Before I go any further, let me start by saying I have no affiliation with Intuit the publisher of QuickBooks, nor do I own any stock in their company. I have not been asked to write this blog, nor am I receiving anything for doing it. Having said all that…
Ten years ago a commercial bank loan officer would have frowned upon a business using QuickBooks as their accounting system. Professionals didn’t consider QuickBooks a “real” accounting system. Most accountants wouldn’t help you try to make it work and had no incentive to advise you on using it. Still, businesses used it because it had a short learning curve and because it was affordable. I have seen many companies get into trouble using QuickBooks because they didn’t really understand accounting, not because they didn’t know how to use QuickBooks.
Over the years since the early versions, the value QuickBooks provides to users has dramatically increased and more accounting professionals have learned to support it rather than fight using it. Although not a user myself, I am consulting with several companies who do use it. QuickBooks is still only as good as the bookkeeper using it and the value of the data being generated is only as valuable if small business owners are willing to learn some fundamental accounting knowledge and integrate that knowledge into reading their QuickBooks reports.
Recently my partner and I have been assisting a small family run construction company obtain a real estate loan to refinance their commercial real estate. When I saw their financial statements the first time, I asked them what software they were using. They told me they were using a 15-year-old version of a very basic program that was popular at the time. During the course of working with them, it was clear neither the owner nor the bookkeeper had any knowledge of basic accounting. The owner said his business had been profitable for the last five years, yet there was negative retained earnings on his balance sheet of $250,000. When I asked him about it, he couldn’t explain why it was there or when it was accrued. He really didn’t even understand the concept of retained earnings.
My client may be very good at his trade, but unfortunately as a business owner he must also be good at cost accounting, bidding jobs to make a profit, and seeing the results in his interim and annual financial statements. He must take the time to learn these things or find someone who can help him with some or all of his needs.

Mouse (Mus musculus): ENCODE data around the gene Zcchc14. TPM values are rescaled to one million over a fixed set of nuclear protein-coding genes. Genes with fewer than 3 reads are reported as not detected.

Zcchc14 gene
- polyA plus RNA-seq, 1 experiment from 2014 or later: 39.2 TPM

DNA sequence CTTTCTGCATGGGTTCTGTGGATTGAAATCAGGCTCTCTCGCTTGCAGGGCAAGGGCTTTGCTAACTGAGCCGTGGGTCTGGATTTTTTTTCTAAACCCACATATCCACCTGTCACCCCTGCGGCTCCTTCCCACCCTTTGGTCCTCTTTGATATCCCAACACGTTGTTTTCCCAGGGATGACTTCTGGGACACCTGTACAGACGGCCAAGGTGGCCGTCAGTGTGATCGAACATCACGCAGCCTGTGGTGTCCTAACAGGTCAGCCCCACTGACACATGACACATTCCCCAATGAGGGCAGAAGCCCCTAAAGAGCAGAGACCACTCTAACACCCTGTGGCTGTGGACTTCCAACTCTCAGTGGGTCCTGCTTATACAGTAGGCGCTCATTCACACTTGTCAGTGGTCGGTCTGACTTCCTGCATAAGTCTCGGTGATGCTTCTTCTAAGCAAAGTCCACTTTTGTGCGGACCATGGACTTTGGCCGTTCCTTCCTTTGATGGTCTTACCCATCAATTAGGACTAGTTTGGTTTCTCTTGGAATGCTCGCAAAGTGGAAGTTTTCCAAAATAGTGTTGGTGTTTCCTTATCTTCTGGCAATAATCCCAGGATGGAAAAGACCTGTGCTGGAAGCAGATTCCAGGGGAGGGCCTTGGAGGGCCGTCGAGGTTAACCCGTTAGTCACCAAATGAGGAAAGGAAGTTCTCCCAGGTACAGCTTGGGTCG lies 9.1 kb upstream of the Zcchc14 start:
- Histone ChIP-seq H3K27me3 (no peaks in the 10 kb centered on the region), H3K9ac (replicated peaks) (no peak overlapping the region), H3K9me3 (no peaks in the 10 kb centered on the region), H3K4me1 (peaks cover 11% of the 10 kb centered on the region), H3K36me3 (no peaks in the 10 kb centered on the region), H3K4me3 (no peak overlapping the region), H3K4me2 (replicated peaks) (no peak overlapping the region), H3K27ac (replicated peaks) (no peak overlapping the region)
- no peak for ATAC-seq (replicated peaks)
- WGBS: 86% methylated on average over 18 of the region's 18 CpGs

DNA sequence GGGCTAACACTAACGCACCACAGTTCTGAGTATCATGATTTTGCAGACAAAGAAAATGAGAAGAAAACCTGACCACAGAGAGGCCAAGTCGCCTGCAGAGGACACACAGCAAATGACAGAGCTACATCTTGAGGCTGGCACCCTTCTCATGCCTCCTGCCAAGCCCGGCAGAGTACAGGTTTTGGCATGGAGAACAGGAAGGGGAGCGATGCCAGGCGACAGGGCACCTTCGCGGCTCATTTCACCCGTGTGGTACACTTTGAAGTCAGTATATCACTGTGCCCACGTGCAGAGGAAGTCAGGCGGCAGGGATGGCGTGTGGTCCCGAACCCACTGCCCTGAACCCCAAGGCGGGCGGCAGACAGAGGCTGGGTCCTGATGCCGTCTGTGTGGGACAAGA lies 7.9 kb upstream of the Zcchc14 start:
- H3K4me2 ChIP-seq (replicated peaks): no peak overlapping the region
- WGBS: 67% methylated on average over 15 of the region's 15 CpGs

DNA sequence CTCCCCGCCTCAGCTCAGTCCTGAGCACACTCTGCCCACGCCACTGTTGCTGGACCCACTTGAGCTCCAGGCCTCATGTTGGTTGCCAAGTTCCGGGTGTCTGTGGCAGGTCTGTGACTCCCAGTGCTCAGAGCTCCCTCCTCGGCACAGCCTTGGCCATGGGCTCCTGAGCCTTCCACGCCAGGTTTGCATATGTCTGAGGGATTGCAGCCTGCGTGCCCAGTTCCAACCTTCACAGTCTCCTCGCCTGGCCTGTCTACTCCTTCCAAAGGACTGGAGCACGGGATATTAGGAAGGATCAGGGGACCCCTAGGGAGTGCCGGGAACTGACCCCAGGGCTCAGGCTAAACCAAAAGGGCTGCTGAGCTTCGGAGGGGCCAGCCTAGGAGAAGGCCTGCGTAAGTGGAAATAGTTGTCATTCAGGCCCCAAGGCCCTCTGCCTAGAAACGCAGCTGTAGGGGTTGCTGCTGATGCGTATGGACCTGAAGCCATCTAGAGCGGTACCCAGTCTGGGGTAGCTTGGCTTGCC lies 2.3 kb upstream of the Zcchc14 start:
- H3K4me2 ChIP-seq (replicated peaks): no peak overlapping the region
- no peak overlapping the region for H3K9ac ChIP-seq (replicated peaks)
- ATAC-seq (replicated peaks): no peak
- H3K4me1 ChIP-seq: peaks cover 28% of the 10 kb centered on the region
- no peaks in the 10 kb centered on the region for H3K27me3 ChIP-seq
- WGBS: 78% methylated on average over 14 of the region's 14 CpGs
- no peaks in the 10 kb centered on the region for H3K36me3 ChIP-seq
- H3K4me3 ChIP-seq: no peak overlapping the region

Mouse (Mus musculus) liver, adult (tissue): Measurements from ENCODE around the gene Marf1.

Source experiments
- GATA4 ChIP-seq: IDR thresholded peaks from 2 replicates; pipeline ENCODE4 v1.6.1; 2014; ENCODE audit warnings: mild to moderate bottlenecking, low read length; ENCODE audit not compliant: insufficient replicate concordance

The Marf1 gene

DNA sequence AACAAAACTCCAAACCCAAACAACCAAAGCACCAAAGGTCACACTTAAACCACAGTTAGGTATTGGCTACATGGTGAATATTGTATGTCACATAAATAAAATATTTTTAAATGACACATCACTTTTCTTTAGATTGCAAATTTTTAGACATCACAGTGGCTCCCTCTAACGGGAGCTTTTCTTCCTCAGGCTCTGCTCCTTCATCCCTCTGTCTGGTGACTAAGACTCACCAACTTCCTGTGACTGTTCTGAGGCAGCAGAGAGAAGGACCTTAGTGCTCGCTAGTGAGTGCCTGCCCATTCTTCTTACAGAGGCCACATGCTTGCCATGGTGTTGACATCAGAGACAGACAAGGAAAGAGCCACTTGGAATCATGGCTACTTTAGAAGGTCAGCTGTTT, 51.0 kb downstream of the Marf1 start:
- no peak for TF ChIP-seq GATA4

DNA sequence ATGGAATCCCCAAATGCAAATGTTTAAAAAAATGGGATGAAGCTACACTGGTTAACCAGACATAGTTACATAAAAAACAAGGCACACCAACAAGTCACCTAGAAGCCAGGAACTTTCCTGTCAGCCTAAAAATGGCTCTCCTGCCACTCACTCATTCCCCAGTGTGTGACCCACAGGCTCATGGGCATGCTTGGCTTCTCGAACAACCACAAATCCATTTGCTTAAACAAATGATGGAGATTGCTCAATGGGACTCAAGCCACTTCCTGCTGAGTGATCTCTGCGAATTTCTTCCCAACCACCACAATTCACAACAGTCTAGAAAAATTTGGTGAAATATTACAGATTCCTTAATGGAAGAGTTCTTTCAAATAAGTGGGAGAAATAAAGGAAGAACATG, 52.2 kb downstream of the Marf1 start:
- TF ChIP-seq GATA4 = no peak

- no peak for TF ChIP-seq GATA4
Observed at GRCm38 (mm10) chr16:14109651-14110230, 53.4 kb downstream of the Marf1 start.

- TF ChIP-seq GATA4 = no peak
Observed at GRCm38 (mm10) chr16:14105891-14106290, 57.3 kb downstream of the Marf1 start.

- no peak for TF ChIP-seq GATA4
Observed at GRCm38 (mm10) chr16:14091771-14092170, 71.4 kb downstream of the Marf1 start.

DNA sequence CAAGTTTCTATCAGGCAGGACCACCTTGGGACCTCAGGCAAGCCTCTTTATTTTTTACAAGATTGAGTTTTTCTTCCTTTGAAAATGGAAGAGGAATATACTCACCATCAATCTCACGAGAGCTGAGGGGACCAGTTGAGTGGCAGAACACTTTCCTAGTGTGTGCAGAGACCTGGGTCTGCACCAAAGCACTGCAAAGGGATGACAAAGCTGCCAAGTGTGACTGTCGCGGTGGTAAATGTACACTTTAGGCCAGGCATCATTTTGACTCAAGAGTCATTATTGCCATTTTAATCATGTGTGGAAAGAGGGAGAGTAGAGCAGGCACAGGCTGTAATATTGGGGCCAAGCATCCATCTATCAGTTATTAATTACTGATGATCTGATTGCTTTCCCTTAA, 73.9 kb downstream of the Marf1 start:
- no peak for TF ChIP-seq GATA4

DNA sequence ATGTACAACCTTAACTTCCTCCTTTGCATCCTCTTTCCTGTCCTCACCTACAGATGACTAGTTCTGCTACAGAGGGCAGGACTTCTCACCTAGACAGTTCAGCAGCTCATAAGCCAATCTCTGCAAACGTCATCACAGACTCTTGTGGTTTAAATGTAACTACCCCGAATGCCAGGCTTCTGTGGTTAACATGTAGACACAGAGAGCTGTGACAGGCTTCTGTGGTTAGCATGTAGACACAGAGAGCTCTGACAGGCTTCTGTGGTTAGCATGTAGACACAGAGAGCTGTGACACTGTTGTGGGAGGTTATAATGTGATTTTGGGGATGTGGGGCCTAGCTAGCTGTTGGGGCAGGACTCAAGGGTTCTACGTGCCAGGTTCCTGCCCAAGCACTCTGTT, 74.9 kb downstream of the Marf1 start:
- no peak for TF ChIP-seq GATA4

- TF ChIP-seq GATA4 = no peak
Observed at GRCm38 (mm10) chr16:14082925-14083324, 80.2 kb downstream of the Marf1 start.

In researching the most cost effective way to help my client, I decided to recommend that he upgrade and change his accounting software to QuickBooks Pro – Construction Version. I also advised him to work with a QuickBooks ProAdvisor to help him get his books converted and to help him find what I believe to be a huge error in his retained earnings.
One thing Intuit has done that has added dramatically to the value of their software is to institute a certification called “ProAdvisor.” Obtaining the certification is fairly difficult if you aren’t already a CPA or experienced bookkeeper, so it helps establish a fairly high minimum level of skill to earn the certification. Many ProAdvisors are CPAs. I searched the ProAdvisor site and found six ProAdvisors in his small community that specialized in construction.
The advantage of using a ProAdvisor is they can look over your shoulder while you do data entry yourself. CPAs can also prepare compilations more easily and acquire your financial data for preparing a tax return more easily. Most importantly, these professionals bring a level of accounting knowledge to your business that you need. They can provide affordable peace of mind and also coach you on managing your company’s financial component. My recommendation to my finance client is to engage his ProAdvisor to provide monthly phone coaching on changes in the company’s financial situation from month to month. After the year end has been closed, they plan to do the same for the year just completed.
Some business owners consider keeping books a nuisance that is required by lenders and the IRS. In today’s volatile economy you don’t want to be one of those businesses. See your financial statements as one of the most valuable intangible business assets you have.